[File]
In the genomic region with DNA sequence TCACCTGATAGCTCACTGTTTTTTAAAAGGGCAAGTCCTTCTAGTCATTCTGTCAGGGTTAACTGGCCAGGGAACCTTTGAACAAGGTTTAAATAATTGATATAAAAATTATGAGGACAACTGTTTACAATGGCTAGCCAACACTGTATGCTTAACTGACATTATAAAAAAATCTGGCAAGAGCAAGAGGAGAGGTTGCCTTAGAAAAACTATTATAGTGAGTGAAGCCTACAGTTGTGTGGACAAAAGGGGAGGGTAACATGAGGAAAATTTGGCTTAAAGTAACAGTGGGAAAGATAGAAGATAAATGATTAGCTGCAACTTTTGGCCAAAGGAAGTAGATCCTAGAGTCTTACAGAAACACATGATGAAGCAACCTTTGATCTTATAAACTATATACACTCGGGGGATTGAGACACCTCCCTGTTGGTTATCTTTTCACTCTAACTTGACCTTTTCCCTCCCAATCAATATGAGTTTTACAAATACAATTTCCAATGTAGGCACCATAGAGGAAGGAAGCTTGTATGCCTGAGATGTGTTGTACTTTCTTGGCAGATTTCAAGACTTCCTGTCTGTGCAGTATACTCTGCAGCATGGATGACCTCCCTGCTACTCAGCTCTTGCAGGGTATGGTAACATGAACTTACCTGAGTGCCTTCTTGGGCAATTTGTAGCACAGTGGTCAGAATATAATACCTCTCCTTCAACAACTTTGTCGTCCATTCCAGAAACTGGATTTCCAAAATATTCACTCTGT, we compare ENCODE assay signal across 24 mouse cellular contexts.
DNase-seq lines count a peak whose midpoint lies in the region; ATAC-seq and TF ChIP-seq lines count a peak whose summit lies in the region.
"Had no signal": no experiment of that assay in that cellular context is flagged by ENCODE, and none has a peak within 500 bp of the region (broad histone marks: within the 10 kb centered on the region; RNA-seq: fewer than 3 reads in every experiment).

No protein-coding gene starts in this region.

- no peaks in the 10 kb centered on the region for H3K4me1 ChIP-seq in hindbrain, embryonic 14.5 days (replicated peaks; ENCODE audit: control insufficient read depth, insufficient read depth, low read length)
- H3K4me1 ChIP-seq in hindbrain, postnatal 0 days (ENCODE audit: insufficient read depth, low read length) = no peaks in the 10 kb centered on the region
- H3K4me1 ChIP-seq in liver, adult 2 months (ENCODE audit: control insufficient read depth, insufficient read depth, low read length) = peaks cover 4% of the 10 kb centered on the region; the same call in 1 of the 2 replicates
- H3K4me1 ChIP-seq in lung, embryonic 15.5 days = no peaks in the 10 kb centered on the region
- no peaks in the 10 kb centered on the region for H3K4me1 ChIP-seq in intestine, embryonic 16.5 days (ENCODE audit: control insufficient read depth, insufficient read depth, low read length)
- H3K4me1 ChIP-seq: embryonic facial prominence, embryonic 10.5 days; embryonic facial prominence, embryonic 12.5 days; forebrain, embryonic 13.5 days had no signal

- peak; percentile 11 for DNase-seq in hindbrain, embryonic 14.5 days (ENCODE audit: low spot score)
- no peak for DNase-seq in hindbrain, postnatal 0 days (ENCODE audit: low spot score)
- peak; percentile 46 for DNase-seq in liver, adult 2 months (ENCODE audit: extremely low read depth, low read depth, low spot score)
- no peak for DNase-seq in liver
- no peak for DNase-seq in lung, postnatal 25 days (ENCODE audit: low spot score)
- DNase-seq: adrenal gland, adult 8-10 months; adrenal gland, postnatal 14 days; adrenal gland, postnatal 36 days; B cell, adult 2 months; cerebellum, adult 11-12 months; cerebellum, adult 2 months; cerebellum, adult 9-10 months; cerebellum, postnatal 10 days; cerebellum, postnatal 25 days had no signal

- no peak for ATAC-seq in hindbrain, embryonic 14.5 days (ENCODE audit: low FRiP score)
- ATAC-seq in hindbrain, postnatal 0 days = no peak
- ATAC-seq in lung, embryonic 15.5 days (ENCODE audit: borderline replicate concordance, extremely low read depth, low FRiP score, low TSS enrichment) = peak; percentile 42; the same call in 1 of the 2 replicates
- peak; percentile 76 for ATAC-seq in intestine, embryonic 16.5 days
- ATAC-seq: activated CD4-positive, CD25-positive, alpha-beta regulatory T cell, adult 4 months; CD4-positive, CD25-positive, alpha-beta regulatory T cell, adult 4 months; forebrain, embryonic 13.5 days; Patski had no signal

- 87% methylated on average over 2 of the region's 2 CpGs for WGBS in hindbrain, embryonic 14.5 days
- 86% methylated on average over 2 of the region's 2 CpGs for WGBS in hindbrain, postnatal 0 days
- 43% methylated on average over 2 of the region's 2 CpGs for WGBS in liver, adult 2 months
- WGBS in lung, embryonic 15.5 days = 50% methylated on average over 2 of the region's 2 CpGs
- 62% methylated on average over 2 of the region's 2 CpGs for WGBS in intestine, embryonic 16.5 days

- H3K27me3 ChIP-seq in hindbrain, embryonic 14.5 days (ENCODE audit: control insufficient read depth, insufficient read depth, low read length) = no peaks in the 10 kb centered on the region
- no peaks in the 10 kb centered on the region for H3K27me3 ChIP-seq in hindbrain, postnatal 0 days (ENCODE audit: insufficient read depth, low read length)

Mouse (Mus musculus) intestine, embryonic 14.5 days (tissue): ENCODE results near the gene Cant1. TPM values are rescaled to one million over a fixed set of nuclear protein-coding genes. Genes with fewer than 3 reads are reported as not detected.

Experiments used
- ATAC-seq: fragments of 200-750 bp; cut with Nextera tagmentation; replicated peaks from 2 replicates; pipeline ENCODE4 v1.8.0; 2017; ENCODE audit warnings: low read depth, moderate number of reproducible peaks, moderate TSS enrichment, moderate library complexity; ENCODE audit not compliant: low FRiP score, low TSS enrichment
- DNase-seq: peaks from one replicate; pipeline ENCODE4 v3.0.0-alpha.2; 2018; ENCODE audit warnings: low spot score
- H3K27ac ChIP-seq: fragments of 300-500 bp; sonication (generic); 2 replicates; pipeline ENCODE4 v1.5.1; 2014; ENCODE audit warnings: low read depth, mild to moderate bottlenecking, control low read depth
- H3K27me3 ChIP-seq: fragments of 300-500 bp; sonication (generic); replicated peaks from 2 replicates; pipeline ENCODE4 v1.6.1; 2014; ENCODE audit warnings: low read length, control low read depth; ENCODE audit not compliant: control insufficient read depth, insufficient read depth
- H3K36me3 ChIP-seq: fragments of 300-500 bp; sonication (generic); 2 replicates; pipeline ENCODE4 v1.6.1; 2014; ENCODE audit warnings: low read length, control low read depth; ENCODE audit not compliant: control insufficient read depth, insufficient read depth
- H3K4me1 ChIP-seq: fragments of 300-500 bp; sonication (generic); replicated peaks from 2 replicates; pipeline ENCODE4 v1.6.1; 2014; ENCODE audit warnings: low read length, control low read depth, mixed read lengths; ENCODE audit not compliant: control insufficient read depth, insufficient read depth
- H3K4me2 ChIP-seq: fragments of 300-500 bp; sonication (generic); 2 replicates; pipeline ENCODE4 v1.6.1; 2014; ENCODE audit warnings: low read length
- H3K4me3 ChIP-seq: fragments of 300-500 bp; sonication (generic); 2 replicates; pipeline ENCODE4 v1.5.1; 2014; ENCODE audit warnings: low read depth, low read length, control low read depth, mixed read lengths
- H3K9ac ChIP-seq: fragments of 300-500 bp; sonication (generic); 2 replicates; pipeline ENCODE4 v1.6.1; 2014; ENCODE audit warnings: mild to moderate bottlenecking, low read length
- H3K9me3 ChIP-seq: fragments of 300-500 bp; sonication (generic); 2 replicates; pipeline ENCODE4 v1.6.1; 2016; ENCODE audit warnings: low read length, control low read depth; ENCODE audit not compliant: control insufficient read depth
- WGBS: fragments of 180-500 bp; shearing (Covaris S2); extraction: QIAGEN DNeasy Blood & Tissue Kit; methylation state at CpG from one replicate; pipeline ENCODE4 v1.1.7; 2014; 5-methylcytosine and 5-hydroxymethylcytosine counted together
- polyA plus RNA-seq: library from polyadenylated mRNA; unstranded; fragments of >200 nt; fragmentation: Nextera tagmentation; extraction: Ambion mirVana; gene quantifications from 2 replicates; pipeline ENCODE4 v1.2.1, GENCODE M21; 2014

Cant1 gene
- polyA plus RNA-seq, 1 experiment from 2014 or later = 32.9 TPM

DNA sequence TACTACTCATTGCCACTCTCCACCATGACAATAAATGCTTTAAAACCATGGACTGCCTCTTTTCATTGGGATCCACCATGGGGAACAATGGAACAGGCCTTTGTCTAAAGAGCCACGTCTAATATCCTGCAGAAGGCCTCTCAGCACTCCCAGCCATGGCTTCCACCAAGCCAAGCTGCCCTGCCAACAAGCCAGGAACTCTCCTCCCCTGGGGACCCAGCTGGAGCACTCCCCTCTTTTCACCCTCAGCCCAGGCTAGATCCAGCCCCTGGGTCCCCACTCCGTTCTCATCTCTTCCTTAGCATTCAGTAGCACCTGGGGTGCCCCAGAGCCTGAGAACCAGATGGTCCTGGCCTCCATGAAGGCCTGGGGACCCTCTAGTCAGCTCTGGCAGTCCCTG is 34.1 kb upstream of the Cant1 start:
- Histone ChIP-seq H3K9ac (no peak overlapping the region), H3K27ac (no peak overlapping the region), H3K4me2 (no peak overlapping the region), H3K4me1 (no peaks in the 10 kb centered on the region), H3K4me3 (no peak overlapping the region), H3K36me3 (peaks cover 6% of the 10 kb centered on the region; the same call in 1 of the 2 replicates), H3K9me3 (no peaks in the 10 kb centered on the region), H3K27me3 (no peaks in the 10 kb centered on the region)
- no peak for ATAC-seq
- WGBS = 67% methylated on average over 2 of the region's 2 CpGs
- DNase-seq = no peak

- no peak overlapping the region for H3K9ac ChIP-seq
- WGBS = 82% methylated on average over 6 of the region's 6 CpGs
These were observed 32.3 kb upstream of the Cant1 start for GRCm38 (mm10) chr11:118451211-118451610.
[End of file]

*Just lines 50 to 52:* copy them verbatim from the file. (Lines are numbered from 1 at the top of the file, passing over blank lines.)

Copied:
- no peak overlapping the region for H3K9ac ChIP-seq
- WGBS = 82% methylated on average over 6 of the region's 6 CpGs
These were observed 32.3 kb upstream of the Cant1 start for GRCm38 (mm10) chr11:118451211-118451610.